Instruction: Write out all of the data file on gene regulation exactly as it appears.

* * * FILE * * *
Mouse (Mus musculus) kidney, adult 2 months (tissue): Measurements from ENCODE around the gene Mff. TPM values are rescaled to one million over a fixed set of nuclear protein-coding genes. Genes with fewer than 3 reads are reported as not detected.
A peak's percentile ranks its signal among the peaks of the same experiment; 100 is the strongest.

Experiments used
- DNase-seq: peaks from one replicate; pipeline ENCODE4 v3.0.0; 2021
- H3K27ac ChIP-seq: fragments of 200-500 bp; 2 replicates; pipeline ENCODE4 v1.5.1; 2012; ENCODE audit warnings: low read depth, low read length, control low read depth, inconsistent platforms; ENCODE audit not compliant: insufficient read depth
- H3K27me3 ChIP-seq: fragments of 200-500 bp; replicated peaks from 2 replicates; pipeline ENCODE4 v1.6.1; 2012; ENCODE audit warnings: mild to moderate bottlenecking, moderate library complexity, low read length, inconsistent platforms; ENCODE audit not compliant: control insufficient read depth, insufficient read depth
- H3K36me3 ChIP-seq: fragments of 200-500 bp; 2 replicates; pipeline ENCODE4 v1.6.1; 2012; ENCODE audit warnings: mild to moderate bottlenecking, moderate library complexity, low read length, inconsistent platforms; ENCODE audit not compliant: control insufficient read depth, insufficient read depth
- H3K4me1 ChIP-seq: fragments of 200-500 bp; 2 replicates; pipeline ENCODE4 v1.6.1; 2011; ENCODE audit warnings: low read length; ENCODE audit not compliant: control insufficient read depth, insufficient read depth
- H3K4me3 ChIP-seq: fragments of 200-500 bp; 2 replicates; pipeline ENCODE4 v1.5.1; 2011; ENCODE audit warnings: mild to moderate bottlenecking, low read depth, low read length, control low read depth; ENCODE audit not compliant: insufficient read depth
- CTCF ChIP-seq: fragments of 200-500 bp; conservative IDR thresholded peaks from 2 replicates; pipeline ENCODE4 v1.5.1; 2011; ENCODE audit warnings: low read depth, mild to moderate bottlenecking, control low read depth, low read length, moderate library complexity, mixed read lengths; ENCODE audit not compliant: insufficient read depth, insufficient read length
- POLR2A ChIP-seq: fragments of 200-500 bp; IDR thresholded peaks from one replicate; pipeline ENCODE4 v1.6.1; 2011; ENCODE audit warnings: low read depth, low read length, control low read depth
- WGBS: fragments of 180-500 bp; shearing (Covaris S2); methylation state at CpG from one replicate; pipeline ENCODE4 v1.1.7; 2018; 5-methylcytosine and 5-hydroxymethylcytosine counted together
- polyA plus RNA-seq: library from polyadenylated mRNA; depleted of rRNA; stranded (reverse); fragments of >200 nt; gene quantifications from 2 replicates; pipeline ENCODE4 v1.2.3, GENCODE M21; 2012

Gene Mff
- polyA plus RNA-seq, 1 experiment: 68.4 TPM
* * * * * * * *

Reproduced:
Mouse (Mus musculus) kidney, adult 2 months (tissue): Measurements from ENCODE around the gene Mff. TPM values are rescaled to one million over a fixed set of nuclear protein-coding genes. Genes with fewer than 3 reads are reported as not detected.
A peak's percentile ranks its signal among the peaks of the same experiment; 100 is the strongest.

Experiments used
- DNase-seq: peaks from one replicate; pipeline ENCODE4 v3.0.0; 2021
- H3K27ac ChIP-seq: fragments of 200-500 bp; 2 replicates; pipeline ENCODE4 v1.5.1; 2012; ENCODE audit warnings: low read depth, low read length, control low read depth, inconsistent platforms; ENCODE audit not compliant: insufficient read depth
- H3K27me3 ChIP-seq: fragments of 200-500 bp; replicated peaks from 2 replicates; pipeline ENCODE4 v1.6.1; 2012; ENCODE audit warnings: mild to moderate bottlenecking, moderate library complexity, low read length, inconsistent platforms; ENCODE audit not compliant: control insufficient read depth, insufficient read depth
- H3K36me3 ChIP-seq: fragments of 200-500 bp; 2 replicates; pipeline ENCODE4 v1.6.1; 2012; ENCODE audit warnings: mild to moderate bottlenecking, moderate library complexity, low read length, inconsistent platforms; ENCODE audit not compliant: control insufficient read depth, insufficient read depth
- H3K4me1 ChIP-seq: fragments of 200-500 bp; 2 replicates; pipeline ENCODE4 v1.6.1; 2011; ENCODE audit warnings: low read length; ENCODE audit not compliant: control insufficient read depth, insufficient read depth
- H3K4me3 ChIP-seq: fragments of 200-500 bp; 2 replicates; pipeline ENCODE4 v1.5.1; 2011; ENCODE audit warnings: mild to moderate bottlenecking, low read depth, low read length, control low read depth; ENCODE audit not compliant: insufficient read depth
- CTCF ChIP-seq: fragments of 200-500 bp; conservative IDR thresholded peaks from 2 replicates; pipeline ENCODE4 v1.5.1; 2011; ENCODE audit warnings: low read depth, mild to moderate bottlenecking, control low read depth, low read length, moderate library complexity, mixed read lengths; ENCODE audit not compliant: insufficient read depth, insufficient read length
- POLR2A ChIP-seq: fragments of 200-500 bp; IDR thresholded peaks from one replicate; pipeline ENCODE4 v1.6.1; 2011; ENCODE audit warnings: low read depth, low read length, control low read depth
- WGBS: fragments of 180-500 bp; shearing (Covaris S2); methylation state at CpG from one replicate; pipeline ENCODE4 v1.1.7; 2018; 5-methylcytosine and 5-hydroxymethylcytosine counted together
- polyA plus RNA-seq: library from polyadenylated mRNA; depleted of rRNA; stranded (reverse); fragments of >200 nt; gene quantifications from 2 replicates; pipeline ENCODE4 v1.2.3, GENCODE M21; 2012

Gene Mff
- polyA plus RNA-seq, 1 experiment: 68.4 TPM